WBEZ to shift more local programming from terrestrial radio to digital platforms

NPR affiliate is left with one live, local hour a day on 91.5 FM

Chicago public radio station WBEZ-FM is reducing an hour from its local weekday program Reset With Sasha-Ann Simons, starting an hour later than it did before – from noon to 1 p.m., but is expanding the show’s presence on digital platforms.

The news was first reported Tuesday evening by Axios.

The digital move is similar to a strategy used last year by fellow public broadcaster WTTW, who is also focusing on digital (with its Firsthand series), as it reduced the presence of Chicago Tonight on linear TV over the last two years.

The change is effective this Monday, according to a press release WBEZ published Wednesday morning on its website. Other changes include Here and Now filling the 11 a.m.-noon slot now occupied by Reset (in addition to its 2-3 p.m. airing) and Fresh Air/Science Fridays returning to middays, airing from 1-2 p.m. With Reset being cut to an hour, WBEZ is left with only one live and local weekday hour over its terrestrial airwaves.

Despite the reduction, WBEZ remains committed to the now hour-long show. “Reset is an extraordinary daily program that will continue to play a vital role in informing and connecting Chicagoans from all walks of life,” said Simons. “I’m honored to continue using my voice to serve the community in this next phase and excited about forging stronger bonds with our audiences on broadcast and digital platforms,” WBEZ said it would post more original Reset content on YouTube, TikTok, and Instagram.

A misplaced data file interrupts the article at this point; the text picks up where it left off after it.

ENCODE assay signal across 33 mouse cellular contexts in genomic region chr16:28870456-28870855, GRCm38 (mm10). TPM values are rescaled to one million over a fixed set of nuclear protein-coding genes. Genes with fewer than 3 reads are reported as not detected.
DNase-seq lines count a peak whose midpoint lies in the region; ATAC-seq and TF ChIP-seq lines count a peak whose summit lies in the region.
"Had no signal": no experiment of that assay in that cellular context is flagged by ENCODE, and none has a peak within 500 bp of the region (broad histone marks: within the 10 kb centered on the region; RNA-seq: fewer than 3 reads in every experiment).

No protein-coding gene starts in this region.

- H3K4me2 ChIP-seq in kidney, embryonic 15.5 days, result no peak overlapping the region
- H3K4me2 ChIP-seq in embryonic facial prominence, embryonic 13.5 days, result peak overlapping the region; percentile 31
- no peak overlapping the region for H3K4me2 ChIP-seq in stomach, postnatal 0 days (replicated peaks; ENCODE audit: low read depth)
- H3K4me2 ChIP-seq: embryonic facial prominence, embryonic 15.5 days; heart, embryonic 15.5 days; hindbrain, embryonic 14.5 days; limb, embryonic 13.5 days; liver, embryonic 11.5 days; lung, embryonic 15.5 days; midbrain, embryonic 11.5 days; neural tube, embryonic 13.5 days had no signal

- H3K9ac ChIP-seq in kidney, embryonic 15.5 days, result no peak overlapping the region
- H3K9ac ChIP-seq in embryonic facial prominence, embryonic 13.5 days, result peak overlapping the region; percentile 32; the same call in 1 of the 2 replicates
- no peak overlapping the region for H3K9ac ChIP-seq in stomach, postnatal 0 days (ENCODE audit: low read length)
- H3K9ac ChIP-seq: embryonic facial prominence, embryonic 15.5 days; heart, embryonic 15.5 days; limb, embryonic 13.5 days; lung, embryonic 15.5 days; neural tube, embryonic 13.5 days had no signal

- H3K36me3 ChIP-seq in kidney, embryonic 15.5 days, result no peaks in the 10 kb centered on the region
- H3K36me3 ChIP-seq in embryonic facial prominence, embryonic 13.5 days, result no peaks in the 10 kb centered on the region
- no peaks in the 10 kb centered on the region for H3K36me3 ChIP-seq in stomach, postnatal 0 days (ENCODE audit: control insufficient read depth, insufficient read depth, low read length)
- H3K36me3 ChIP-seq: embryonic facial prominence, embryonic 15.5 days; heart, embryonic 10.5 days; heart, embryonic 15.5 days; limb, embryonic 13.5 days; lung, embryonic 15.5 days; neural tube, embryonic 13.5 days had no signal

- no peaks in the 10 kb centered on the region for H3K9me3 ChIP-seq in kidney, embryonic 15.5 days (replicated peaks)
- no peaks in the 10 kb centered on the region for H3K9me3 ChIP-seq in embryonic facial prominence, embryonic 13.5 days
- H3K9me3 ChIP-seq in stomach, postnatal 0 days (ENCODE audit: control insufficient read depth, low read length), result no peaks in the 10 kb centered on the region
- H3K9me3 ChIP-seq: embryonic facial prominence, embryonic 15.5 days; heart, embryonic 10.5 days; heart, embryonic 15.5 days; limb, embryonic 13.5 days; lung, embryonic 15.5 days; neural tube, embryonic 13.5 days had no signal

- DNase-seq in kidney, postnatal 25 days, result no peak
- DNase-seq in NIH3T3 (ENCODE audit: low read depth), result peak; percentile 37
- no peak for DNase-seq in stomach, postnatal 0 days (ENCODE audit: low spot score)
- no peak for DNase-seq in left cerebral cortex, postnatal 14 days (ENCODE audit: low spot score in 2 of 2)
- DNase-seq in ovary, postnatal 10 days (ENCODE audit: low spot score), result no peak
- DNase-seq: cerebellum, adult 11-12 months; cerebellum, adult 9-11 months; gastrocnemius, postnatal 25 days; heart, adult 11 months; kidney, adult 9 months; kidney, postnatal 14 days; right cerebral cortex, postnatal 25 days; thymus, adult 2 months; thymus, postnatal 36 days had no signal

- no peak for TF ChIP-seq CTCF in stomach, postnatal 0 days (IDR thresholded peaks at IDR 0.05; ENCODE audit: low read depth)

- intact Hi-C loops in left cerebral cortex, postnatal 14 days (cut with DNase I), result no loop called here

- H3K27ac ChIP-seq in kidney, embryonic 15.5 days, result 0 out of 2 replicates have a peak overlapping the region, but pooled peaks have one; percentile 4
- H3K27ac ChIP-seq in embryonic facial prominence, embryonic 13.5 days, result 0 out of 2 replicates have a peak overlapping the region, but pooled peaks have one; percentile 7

Simons arrived at WBEZ in December 2020 and replaced Jenn White as the host of Reset during the first round of programming reductions.

The station – who merged with the Sun-Times two years ago to become the largest non-profit media entity in the country, has reduced its local programming over the last decade from four hours to one. This comes as Chicago Public Media CEO Matt Moog announced plans to step down nearly three months ago but would stay on until a successor is found, which hasn’t happened yet.

WBEZ has battled audience erosion for the last two years. In the most recent PPM ratings report, WBEZ finished thirteenth with a 2.7 rating, up from the 2.1 it earned during the “holiday” period when WLIT was dominating the ratings with Christmas music. However, the January number was down fifteen percent last October, the last period when Christmas music did not factor into the ratings equation. WBEZ topped the Chicago ratings four years ago in the 25-54 demo and finished in the top five as listening patterns changed at the dawn of the pandemic.

This latest move showcases the difficulty of traditional media such as radio, television, and newspapers to attract audiences in an era of digital distribution and cord-cutting. The pressure has been more prevalent with public media entities such as NPR and PBS, and the CBC in Canada.


Leave a Reply

Your email address will not be published. Required fields are marked *